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Make Your Company One that a PE Firm Wants to Invest In

09.09.14

What kind of company does a PE firm look to invest in? A company with CLAMBUS! CLAMBUS means a company with the following qualities:

Cash machine

Litigation free

Audited financials

Management team

Barriers to entry

Unregulated

Scalable

Rank your company on a 1-10 scale in each category. This is like golf-lowest score wins – so a one is the best score. You only have to play seven holes in this game so a perfect score is seven and the worst score is a 70. My own view is that you need to be at least a 20 to interest a PE firm. You need to ace at least three or four of the CLAMBUS categories and the Cash machine and Scalable categories almost certainly need to be aced.

All seven of the above factors are important, but (as just noted) the first and last are likely the most important. If your company generates lots of cash and is scalable, then a PE firm will likely be very, very happy to become your business partner. Remember, a PE firm initially finds a platform company in a certain space to invest in. The PE firm “partners” with the platform company (actually, the platform company’s management team) and then does “add-on” acquisitions of other companies under the platform company (so that the sellers in each of the “add-on” deals is selling to the platform company that is now backed by the PE firm). The owner(s) of the platform company will, thanks to the PE firm, go from playing on the school playground to playing at Disneyland. The management team at the platform company can go from running their original company to running a company many, many times the size (as to revenues, people, and territory) of their original company. Some people thrive as a result of this change and others elect to exit. It is a different world. Not everyone wants to manage businesses all over the south, the west coast, or the entire country. The PE firm very carefully analyzes the prospective management team in a platform company acquisition. Remember that a PE firm will look to exit in three to seven years from the initial investment, so time is of the essence. In addition to managing the existing business, the platform company management team has to help evaluate potential “add-on” acquisition candidates.

In evaluating all of the CLAMBUS factors, no matter what anyone tells you, cash really is king. It drives everything else. PE firms love a cash machine.

Hard to find any company that is “Litigation free” so, to be correct, I should say “mostly Litigation free”. PE firms don’t want to buy companies that generate risky litigation. A few small lawsuits here and there may not be a problem (but make sure you win them!), but front-page of the paper lawsuits are a non-starter. If losing one lawsuit can destroy a year’s results (or worse, destroy a business), then there are other companies to buy.

Sophisticated business people laugh when they see “Audited financials” since that is an expectation or assumption in the PE M&A world. If you don’t have audited financials, then you really don’t have a company for sale. And don’t have your brother-in-law act as your auditor. He may be great at family get togethers, but he is not independent. You don’t have to hire a Big Four Accounting Firm, but you need a well-respected regional or local accounting firm.

A strong management team is a prerequisite for a platform company. If you are selling your company as an “add on” acquisition, the management team may not be as big of a concern. Some will say a company that is a 1 or 2 on the other six factors must, by definition, have a good management team. That is true, but PE firms look at a potential target’s performance compared to the performance of its competitors. Management is both art and science and PE firms are generally very impressed by the management team that can successfully motivate and manage employees, manage capital and achieve financial results above their peers.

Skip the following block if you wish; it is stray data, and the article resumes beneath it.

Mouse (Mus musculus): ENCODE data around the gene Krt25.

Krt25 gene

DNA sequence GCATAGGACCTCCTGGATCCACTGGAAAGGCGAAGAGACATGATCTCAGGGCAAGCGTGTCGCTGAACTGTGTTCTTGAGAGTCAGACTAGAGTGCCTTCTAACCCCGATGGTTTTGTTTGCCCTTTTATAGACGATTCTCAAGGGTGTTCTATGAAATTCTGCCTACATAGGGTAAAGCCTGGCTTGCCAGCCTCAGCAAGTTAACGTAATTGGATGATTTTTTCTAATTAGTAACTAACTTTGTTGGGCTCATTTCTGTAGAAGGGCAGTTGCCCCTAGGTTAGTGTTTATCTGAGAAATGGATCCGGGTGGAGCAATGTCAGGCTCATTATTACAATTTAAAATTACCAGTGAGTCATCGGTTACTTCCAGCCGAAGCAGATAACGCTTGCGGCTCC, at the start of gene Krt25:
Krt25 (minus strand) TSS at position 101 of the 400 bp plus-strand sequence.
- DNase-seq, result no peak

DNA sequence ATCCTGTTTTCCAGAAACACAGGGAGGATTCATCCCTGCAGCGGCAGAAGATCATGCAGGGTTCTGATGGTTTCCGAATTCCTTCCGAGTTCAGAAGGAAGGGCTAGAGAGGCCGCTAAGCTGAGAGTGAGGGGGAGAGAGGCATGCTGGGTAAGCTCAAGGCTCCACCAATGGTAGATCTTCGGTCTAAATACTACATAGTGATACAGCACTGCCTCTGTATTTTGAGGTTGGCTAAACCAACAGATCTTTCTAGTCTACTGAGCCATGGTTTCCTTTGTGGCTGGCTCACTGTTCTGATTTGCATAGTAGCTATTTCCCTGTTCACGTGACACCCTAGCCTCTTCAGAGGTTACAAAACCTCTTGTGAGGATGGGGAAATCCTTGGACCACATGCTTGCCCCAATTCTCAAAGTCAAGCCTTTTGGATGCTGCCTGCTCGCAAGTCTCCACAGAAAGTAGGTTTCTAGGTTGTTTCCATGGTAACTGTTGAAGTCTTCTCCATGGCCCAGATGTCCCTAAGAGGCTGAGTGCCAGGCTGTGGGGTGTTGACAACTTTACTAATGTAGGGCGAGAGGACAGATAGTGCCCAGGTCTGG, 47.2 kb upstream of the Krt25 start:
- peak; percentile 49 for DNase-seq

Everyone (other than the government) loves a good business monopoly, but PE firms are particularly careful to make sure that there are some barriers to entry so that the 2,000 pound gorilla can’t come in and dominate the market (unless of course the PE firm is buying the 2,000 pound gorilla). Be the 2,000 pound gorilla in your market or at least make sure no one else is, or can easily become, the 2,000 pound gorilla.

There are very few, if any, completely unregulated markets, but a generally unregulated business is strongly preferred by the typical PE buyer. Not an absolute, but strongly preferred. PE guys are smart and fully understand that anything that is unregulated may become regulated at some point.

Scalable. Scalable. Scalable. Hate to overstate the obvious, but if you want a PE buyer, then your business needs to be scalable so that it has lots of room to grow.

There are of course many other factors that PE firms consider. In fact, every PE firm has their own “secret sauce” that they use in evaluating the various aspects of an investment opportunity. Long-term customers/clients with lots of cash to spend are of course a selling point. I think PE firms love an acquisition candidate that has already acquired and successfully integrated one or more companies. PE firms definitely like an acquisition candidate that has a detailed list of other companies that the acquisition candidate would like to buy (a shopping list, if you will). It shows expansion plans and willingness to face the challenges of rapid growth.

If you are thinking of selling your company and you have a really low CLAMBUS score, call your helpful investment banker (yes, you need an investment banker and yes they are helpful) and get an offering memorandum prepared. You’ve got a company to sell and you will have lots of potential buyers.

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